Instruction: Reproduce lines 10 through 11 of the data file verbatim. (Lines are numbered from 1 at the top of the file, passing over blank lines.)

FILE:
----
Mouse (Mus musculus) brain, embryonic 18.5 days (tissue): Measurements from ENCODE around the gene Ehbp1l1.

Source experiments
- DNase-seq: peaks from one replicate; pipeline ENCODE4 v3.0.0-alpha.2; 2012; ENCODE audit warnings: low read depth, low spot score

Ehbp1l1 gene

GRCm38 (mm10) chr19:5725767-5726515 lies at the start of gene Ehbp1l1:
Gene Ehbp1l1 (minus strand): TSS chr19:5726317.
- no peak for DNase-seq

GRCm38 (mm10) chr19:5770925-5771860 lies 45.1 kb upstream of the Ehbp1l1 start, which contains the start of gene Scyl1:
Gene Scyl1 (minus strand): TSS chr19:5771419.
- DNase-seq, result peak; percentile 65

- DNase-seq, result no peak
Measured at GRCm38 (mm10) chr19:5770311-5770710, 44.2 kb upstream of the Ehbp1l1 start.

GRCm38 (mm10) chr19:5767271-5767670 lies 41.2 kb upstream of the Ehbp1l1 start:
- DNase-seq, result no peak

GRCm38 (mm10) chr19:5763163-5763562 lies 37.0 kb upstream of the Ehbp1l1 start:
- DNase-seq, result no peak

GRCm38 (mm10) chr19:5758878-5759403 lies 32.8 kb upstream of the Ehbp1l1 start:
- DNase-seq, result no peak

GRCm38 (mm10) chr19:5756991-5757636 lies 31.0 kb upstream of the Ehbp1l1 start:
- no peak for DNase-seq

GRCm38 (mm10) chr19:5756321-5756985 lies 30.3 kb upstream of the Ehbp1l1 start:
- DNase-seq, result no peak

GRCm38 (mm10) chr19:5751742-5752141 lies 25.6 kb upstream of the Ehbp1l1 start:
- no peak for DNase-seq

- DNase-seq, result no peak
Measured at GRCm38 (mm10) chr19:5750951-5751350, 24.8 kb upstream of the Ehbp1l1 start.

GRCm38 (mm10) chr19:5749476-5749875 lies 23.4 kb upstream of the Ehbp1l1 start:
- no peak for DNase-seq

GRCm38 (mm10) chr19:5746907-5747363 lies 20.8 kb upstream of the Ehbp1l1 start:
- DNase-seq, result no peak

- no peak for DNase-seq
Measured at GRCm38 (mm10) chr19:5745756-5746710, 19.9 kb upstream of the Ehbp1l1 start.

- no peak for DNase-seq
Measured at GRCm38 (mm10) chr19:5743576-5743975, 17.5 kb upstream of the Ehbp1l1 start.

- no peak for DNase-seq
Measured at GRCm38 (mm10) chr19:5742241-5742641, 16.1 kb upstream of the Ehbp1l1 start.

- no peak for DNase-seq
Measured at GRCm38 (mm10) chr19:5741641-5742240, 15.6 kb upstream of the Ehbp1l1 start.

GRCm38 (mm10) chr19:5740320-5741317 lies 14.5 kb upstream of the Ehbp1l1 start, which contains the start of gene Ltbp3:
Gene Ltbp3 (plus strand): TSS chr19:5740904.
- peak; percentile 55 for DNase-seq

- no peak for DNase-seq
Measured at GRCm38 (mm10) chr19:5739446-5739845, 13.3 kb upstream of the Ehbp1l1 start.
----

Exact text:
- DNase-seq, result peak; percentile 65

- DNase-seq, result no peak